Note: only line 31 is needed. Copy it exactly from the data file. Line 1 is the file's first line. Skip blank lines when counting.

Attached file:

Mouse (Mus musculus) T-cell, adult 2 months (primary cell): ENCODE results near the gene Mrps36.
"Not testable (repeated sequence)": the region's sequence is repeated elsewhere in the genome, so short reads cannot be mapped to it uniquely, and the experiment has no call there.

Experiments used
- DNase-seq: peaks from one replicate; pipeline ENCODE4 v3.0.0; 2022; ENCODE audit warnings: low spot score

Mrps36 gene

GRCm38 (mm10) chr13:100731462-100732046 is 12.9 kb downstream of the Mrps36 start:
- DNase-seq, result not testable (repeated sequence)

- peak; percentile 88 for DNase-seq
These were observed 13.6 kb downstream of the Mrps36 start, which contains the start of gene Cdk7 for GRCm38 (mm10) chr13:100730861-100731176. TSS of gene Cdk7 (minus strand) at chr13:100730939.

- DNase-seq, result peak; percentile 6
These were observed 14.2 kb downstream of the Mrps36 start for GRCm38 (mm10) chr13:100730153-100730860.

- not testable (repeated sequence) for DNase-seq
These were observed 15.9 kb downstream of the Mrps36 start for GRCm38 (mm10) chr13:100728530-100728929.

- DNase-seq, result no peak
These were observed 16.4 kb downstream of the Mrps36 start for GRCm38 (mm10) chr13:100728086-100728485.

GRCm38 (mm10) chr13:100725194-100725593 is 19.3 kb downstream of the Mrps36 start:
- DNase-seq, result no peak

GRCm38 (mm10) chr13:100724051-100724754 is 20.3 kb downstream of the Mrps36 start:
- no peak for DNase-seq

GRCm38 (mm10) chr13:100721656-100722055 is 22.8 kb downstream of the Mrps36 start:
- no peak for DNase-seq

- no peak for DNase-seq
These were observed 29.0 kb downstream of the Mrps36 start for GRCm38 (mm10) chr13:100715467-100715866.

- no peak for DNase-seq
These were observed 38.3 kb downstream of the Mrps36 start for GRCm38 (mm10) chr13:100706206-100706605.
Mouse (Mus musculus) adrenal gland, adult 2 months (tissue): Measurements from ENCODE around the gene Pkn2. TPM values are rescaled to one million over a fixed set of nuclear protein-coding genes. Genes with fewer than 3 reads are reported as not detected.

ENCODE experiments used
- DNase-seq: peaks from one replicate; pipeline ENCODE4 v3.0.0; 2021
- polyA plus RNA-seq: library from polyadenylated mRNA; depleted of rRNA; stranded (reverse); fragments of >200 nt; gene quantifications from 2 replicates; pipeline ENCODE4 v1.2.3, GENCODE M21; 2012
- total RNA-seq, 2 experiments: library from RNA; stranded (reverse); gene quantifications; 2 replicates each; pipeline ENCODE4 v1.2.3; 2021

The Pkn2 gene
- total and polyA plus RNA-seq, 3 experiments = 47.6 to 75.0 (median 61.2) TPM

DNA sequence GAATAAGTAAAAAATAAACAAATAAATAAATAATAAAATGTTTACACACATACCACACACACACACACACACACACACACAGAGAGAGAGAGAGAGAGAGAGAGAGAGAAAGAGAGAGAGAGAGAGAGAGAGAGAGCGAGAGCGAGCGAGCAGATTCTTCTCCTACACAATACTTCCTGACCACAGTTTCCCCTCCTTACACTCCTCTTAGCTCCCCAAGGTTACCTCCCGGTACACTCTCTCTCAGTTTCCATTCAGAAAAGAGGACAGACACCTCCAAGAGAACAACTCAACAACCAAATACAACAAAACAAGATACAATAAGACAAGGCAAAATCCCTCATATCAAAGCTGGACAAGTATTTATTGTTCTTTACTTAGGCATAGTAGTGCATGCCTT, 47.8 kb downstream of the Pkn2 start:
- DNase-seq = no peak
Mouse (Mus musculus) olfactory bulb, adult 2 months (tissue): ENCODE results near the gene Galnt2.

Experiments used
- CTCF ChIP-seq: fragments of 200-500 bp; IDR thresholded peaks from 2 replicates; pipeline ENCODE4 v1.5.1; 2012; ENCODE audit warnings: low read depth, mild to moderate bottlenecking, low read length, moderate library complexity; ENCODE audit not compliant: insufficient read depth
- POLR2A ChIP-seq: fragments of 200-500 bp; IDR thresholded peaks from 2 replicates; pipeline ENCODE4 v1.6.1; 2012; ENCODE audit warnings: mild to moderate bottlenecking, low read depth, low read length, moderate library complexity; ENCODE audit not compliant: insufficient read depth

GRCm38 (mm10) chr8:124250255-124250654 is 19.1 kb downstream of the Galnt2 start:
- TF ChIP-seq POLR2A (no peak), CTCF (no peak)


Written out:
The Pkn2 gene